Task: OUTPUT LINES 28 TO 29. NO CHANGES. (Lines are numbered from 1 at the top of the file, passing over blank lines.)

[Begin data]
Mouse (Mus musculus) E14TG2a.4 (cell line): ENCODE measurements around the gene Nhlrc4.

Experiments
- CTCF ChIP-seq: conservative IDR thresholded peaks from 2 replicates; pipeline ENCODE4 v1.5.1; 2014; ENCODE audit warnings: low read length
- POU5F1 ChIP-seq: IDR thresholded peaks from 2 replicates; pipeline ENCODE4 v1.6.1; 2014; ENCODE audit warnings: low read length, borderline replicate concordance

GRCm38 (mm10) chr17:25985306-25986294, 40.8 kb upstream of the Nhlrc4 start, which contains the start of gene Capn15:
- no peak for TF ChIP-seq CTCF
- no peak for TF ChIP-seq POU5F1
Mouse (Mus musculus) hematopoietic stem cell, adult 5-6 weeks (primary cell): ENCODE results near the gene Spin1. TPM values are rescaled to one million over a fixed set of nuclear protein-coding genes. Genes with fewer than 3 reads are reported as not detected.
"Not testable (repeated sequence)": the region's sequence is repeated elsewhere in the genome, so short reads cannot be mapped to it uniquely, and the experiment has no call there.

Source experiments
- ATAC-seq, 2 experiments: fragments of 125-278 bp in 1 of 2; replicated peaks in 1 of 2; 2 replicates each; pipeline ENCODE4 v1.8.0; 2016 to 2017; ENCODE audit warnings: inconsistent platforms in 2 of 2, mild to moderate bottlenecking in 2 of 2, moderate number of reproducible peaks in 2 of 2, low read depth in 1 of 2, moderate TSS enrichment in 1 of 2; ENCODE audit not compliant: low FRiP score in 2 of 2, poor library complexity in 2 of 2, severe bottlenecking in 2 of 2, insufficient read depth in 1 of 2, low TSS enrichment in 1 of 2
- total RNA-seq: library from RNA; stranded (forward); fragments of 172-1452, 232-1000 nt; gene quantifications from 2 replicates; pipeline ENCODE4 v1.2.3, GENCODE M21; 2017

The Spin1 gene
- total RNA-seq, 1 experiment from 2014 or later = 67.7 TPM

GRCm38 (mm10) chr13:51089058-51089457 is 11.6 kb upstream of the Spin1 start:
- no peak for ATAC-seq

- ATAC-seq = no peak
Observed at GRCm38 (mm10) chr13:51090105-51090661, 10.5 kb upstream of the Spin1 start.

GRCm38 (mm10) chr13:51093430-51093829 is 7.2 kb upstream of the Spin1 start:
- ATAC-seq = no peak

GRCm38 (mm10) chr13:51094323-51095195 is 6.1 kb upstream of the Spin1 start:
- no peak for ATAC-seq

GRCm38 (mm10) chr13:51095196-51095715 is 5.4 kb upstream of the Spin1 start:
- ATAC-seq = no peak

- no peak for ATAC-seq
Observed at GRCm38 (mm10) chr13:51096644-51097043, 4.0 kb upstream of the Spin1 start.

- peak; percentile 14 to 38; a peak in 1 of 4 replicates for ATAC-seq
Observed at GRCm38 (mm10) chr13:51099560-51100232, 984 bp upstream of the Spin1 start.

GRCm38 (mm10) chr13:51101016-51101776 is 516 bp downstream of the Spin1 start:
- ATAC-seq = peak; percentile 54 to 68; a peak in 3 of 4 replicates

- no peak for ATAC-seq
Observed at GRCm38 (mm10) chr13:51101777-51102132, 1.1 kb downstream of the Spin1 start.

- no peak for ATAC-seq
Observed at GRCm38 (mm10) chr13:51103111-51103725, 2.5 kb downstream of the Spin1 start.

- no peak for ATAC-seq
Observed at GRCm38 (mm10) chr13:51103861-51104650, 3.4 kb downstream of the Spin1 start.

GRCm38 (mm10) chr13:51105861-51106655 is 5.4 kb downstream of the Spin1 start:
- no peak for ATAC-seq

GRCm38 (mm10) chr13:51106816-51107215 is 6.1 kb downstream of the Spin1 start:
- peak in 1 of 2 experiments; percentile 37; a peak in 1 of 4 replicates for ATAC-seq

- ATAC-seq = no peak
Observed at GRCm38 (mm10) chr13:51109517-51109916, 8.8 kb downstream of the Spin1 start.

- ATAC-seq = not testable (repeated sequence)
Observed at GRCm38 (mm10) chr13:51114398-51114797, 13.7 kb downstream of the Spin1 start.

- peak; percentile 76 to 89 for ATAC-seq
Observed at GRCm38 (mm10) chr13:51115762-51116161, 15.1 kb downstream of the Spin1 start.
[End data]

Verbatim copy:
Observed at GRCm38 (mm10) chr13:51099560-51100232, 984 bp upstream of the Spin1 start.

GRCm38 (mm10) chr13:51101016-51101776 is 516 bp downstream of the Spin1 start: